Hickmann recorded the first case of lingual thyroid in 1869. Montgomery stressed that for a condition to be branded as lingual thyroid, thyroid follicles should be demonstrated histopathologically in tissues sampled from the lesion.4
A brief discussion of embryology of thyroid gland would ensure better understanding of the pathophysiology involved in the formation of ectopic thyroid gland. Early in embryogenesis, thyroid gland appears as proliferation of endodermal tissue in the floor of the pharynx between tuberculum impar and hypobranchial eminence (this area is the later foramen caecum).9
Normally thyroid gland descends along a path from foramen cecum in the tongue, passes the hyoid bone, to the final position in front and lateral to the second, third, and fourth tracheal rings by 7 weeks gestation. During this descent thyroid tissue retains its communication with foramen cecum. This communication is known as thyroglossal duct. Once the thyroid reaches its final destination, the thyroglossal duct degenerates.8
Persistence of thyroglossal duct even after birth leads to the formation of thyroglossal cyst. These cysts usually arise from the remnants of thyroglossal duct and can be found anywhere along the migration site of thyroid gland. This descent may arrest anywhere along this path and this condition may remain unnoticed until puberty. Any functioning thyroid tissue found outside of the normal thyroid location is termed ectopic thyroid tissue.3
Although it is usually found along the normal path of development, ectopic tissue has also been noted in the mediastinum, heart, esophagus, and diaphragm. Lingual thyroid is the result of failure of descent of the thyroid anlage from the foramen cecum of the tongue. The reasons for the failure of descent are unknown.5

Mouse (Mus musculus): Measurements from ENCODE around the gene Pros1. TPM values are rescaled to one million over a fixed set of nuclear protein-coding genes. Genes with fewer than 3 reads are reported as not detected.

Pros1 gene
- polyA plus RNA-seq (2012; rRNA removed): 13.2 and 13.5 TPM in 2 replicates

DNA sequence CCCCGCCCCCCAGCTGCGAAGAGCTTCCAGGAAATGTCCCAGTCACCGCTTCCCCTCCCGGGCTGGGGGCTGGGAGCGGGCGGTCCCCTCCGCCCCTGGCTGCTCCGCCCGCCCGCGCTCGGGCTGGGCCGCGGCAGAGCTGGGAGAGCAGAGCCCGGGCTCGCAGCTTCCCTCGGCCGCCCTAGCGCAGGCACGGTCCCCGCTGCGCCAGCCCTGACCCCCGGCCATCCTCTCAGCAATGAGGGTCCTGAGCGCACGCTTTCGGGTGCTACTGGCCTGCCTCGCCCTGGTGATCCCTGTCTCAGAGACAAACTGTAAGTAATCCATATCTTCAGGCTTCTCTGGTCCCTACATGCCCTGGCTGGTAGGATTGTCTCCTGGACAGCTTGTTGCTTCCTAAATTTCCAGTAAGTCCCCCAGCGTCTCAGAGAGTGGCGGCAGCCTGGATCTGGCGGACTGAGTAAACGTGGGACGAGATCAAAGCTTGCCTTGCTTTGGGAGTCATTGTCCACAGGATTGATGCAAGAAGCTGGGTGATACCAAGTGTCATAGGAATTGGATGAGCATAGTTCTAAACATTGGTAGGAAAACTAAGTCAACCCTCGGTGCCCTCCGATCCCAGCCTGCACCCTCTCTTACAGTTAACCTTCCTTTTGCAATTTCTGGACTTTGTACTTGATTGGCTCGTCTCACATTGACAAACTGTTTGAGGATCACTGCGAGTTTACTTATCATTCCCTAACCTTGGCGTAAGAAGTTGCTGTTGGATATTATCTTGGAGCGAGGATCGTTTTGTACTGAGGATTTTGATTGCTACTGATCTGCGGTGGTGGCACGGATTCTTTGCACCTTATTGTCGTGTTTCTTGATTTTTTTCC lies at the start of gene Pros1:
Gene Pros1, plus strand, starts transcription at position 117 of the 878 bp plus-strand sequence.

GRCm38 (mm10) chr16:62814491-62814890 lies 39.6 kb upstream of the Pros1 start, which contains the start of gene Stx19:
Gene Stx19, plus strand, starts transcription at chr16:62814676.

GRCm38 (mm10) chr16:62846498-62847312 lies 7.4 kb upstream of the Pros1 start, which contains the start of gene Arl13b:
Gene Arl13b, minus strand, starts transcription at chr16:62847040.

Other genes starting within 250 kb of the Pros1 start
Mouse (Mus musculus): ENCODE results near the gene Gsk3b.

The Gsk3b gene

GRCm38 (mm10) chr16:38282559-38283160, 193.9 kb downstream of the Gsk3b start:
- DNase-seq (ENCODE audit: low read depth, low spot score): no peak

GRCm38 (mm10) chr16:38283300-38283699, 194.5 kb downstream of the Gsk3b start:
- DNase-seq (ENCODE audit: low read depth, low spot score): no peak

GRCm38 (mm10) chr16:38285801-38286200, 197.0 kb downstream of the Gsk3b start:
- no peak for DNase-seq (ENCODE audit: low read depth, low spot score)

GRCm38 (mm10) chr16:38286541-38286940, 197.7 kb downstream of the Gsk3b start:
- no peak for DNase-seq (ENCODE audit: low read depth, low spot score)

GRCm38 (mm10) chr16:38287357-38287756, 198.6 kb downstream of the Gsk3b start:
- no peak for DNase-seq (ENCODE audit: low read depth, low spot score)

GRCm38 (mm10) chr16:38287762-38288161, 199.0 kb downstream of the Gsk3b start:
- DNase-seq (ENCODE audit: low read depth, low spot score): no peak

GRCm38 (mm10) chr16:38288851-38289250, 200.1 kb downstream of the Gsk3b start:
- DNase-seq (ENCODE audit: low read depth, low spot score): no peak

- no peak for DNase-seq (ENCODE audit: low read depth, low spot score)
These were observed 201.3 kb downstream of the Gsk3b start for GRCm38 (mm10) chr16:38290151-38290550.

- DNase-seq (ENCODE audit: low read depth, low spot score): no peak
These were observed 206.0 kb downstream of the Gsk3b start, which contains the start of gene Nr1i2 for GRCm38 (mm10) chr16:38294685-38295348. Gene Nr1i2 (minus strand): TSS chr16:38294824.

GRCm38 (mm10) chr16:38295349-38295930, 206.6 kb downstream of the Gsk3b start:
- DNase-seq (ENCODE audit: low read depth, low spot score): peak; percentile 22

The incidence of LT is reported as 1:100,000. It is 7 times higher in females.10
Clinical presentations are varied, most of them related to oropharyngeal obstruction, and may include dysphagia (mild or severe), dyspnea and dysphonia, fullness in the throat, sleep apnoea. Stridor is most common in neonates.5
About 33% of the patients show hypothyroidism findings.5
Bleeding is rarely described.
The clinical presentation of LT could be classified into two groups according to the appearance of the symptoms: infants and young children whose lingual thyroid is detected via routine screening may suffer from failure to thrive and mental retardation, or even severe respiratory distress, resulting in a medical emergency.5,6
Other cases may present with onset of slowly progressing dysphagia and symptoms of oropharyngeal obstruction before or during puberty. This occurs as a response to the increased demand for thyroid hormone in these hypermetabolic states. Similar response is also encountered during other metabolic stress conditions like pregnancy, infections, trauma, menopause, etc.1
LT usually presents itself as a midline, nodular mass in the base of the tongue.9–11
The surface of the lesion is usually smooth and vascularity can be seen. This was the case in our patient. Thorough head and neck examination with special attention to the base of the tongue is mandatory. Palpation of the neck is extremely essential, in order to check the presence or the absence of the thyroid gland in its normal position. Investigations include thyroid function tests (often demonstrate normal gland functions). Technetium scanning confirms the presence of ectopic thyroid tissue at the base of tongue. There was no normal thyroid gland on scintigraphic and radiological examinations in our case. Histologically; on FNA, LT resembles normal thyroid tissue.
Unless emergency surgery is indicated, suppressive therapy with exogenous thyroid hormone should be tried first in order to decrease the size of the gland. This was the case in our patient and elective surgery following the suppression therapy was planned. Additionally, levothyroxine therapy should be initiated after surgical excision as the lingual thyroid is the only functioning thyroid tissue found in 70% of these patients.11